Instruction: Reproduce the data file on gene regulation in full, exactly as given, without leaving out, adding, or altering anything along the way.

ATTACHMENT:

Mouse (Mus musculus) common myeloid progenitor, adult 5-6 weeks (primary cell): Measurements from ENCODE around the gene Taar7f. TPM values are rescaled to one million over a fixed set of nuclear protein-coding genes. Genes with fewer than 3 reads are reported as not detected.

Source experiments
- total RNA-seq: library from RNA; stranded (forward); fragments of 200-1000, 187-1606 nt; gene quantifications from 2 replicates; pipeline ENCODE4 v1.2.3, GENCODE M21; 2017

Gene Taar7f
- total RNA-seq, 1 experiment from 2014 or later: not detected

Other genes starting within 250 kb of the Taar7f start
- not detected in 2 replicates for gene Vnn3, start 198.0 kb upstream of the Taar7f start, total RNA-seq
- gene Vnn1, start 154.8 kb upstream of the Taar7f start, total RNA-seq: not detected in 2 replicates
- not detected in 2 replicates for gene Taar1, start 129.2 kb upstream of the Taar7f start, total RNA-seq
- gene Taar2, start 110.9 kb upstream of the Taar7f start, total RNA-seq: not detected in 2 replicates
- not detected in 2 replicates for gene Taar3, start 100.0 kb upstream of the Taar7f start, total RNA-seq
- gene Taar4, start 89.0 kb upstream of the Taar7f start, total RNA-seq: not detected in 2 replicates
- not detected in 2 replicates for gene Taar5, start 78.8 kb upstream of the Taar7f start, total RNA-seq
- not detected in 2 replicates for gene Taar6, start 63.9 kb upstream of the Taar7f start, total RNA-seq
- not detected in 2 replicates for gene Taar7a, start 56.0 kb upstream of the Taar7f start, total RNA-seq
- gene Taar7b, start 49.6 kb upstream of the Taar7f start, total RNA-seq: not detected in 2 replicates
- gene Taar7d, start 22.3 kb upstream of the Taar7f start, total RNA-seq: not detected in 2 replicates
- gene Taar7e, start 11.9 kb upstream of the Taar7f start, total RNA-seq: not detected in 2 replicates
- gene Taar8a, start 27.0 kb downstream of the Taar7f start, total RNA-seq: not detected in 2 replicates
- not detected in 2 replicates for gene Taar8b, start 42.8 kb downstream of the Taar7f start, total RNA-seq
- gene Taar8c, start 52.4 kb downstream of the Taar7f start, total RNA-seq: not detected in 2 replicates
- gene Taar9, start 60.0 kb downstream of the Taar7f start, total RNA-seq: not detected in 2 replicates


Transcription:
Mouse (Mus musculus) common myeloid progenitor, adult 5-6 weeks (primary cell): Measurements from ENCODE around the gene Taar7f. TPM values are rescaled to one million over a fixed set of nuclear protein-coding genes. Genes with fewer than 3 reads are reported as not detected.

Source experiments
- total RNA-seq: library from RNA; stranded (forward); fragments of 200-1000, 187-1606 nt; gene quantifications from 2 replicates; pipeline ENCODE4 v1.2.3, GENCODE M21; 2017

Gene Taar7f
- total RNA-seq, 1 experiment from 2014 or later: not detected

Other genes starting within 250 kb of the Taar7f start
- not detected in 2 replicates for gene Vnn3, start 198.0 kb upstream of the Taar7f start, total RNA-seq
- gene Vnn1, start 154.8 kb upstream of the Taar7f start, total RNA-seq: not detected in 2 replicates
- not detected in 2 replicates for gene Taar1, start 129.2 kb upstream of the Taar7f start, total RNA-seq
- gene Taar2, start 110.9 kb upstream of the Taar7f start, total RNA-seq: not detected in 2 replicates
- not detected in 2 replicates for gene Taar3, start 100.0 kb upstream of the Taar7f start, total RNA-seq
- gene Taar4, start 89.0 kb upstream of the Taar7f start, total RNA-seq: not detected in 2 replicates
- not detected in 2 replicates for gene Taar5, start 78.8 kb upstream of the Taar7f start, total RNA-seq
- not detected in 2 replicates for gene Taar6, start 63.9 kb upstream of the Taar7f start, total RNA-seq
- not detected in 2 replicates for gene Taar7a, start 56.0 kb upstream of the Taar7f start, total RNA-seq
- gene Taar7b, start 49.6 kb upstream of the Taar7f start, total RNA-seq: not detected in 2 replicates
- gene Taar7d, start 22.3 kb upstream of the Taar7f start, total RNA-seq: not detected in 2 replicates
- gene Taar7e, start 11.9 kb upstream of the Taar7f start, total RNA-seq: not detected in 2 replicates
- gene Taar8a, start 27.0 kb downstream of the Taar7f start, total RNA-seq: not detected in 2 replicates
- not detected in 2 replicates for gene Taar8b, start 42.8 kb downstream of the Taar7f start, total RNA-seq
- gene Taar8c, start 52.4 kb downstream of the Taar7f start, total RNA-seq: not detected in 2 replicates
- gene Taar9, start 60.0 kb downstream of the Taar7f start, total RNA-seq: not detected in 2 replicates